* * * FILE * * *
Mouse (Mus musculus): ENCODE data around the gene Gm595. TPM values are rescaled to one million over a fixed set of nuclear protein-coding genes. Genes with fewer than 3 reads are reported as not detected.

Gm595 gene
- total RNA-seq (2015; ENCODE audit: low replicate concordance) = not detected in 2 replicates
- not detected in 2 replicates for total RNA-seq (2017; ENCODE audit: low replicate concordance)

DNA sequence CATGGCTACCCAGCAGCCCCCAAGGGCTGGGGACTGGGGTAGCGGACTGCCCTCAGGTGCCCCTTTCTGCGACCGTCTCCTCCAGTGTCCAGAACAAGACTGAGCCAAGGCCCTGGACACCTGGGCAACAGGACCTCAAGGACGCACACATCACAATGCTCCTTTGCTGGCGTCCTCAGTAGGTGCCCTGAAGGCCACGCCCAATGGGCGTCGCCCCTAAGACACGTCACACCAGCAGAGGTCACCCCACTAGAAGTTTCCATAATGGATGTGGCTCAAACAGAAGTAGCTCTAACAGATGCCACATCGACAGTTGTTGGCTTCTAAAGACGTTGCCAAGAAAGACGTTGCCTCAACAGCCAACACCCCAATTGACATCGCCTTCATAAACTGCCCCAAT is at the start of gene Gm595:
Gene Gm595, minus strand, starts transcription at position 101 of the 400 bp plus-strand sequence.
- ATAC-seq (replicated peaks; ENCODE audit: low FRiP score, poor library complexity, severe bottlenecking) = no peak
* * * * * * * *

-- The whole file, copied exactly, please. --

Mouse (Mus musculus): ENCODE data around the gene Gm595. TPM values are rescaled to one million over a fixed set of nuclear protein-coding genes. Genes with fewer than 3 reads are reported as not detected.

Gm595 gene
- total RNA-seq (2015; ENCODE audit: low replicate concordance) = not detected in 2 replicates
- not detected in 2 replicates for total RNA-seq (2017; ENCODE audit: low replicate concordance)

DNA sequence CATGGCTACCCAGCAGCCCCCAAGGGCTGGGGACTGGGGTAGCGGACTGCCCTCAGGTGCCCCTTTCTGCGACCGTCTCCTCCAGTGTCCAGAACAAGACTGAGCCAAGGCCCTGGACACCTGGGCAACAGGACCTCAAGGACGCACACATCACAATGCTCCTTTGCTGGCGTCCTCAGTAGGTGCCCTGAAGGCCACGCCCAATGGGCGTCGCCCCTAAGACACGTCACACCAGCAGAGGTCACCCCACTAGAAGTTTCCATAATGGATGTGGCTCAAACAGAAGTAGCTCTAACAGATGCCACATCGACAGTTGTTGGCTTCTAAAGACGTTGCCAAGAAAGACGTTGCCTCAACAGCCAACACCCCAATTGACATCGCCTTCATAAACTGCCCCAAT is at the start of gene Gm595:
Gene Gm595, minus strand, starts transcription at position 101 of the 400 bp plus-strand sequence.
- ATAC-seq (replicated peaks; ENCODE audit: low FRiP score, poor library complexity, severe bottlenecking) = no peak